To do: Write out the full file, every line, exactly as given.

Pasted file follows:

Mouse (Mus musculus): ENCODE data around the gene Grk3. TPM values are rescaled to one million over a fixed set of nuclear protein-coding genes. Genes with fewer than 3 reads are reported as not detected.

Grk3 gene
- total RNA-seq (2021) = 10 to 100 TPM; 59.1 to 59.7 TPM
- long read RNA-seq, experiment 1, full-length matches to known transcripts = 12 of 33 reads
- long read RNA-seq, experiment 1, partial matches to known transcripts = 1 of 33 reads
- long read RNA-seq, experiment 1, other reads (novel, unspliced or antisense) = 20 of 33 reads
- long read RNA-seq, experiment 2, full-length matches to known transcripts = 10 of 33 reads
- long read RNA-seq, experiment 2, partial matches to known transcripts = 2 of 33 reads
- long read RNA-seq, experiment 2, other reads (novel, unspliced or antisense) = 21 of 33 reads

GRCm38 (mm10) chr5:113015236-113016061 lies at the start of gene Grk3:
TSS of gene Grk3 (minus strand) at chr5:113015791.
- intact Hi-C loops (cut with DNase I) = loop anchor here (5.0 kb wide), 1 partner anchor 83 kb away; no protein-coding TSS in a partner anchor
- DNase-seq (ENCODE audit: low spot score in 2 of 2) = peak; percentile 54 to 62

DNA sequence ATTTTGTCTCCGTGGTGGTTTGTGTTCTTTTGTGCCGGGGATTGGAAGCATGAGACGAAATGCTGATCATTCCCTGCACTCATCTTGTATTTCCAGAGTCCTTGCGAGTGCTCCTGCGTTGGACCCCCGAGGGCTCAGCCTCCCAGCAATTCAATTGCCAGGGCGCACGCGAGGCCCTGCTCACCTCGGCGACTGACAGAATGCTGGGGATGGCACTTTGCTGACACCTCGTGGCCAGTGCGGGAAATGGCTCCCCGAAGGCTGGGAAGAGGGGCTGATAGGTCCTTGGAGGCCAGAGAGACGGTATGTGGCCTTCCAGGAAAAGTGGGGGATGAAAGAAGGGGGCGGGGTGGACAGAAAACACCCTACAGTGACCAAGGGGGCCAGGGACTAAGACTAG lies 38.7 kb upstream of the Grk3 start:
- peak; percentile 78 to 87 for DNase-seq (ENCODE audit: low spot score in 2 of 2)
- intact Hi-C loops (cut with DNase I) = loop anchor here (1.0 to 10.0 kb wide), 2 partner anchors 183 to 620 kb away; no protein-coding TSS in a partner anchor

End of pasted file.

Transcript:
Mouse (Mus musculus): ENCODE data around the gene Grk3. TPM values are rescaled to one million over a fixed set of nuclear protein-coding genes. Genes with fewer than 3 reads are reported as not detected.

Grk3 gene
- total RNA-seq (2021) = 10 to 100 TPM; 59.1 to 59.7 TPM
- long read RNA-seq, experiment 1, full-length matches to known transcripts = 12 of 33 reads
- long read RNA-seq, experiment 1, partial matches to known transcripts = 1 of 33 reads
- long read RNA-seq, experiment 1, other reads (novel, unspliced or antisense) = 20 of 33 reads
- long read RNA-seq, experiment 2, full-length matches to known transcripts = 10 of 33 reads
- long read RNA-seq, experiment 2, partial matches to known transcripts = 2 of 33 reads
- long read RNA-seq, experiment 2, other reads (novel, unspliced or antisense) = 21 of 33 reads

GRCm38 (mm10) chr5:113015236-113016061 lies at the start of gene Grk3:
TSS of gene Grk3 (minus strand) at chr5:113015791.
- intact Hi-C loops (cut with DNase I) = loop anchor here (5.0 kb wide), 1 partner anchor 83 kb away; no protein-coding TSS in a partner anchor
- DNase-seq (ENCODE audit: low spot score in 2 of 2) = peak; percentile 54 to 62

DNA sequence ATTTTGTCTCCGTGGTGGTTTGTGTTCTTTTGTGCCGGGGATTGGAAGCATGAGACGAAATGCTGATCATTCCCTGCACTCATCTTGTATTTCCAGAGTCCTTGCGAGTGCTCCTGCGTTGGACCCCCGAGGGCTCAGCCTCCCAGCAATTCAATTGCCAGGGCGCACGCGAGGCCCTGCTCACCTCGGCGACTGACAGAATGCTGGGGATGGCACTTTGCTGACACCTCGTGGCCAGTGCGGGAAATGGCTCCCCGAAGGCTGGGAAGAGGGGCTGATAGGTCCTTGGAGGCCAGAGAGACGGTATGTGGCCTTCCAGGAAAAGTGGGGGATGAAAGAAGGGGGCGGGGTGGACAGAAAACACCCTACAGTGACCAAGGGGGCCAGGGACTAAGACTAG lies 38.7 kb upstream of the Grk3 start:
- peak; percentile 78 to 87 for DNase-seq (ENCODE audit: low spot score in 2 of 2)
- intact Hi-C loops (cut with DNase I) = loop anchor here (1.0 to 10.0 kb wide), 2 partner anchors 183 to 620 kb away; no protein-coding TSS in a partner anchor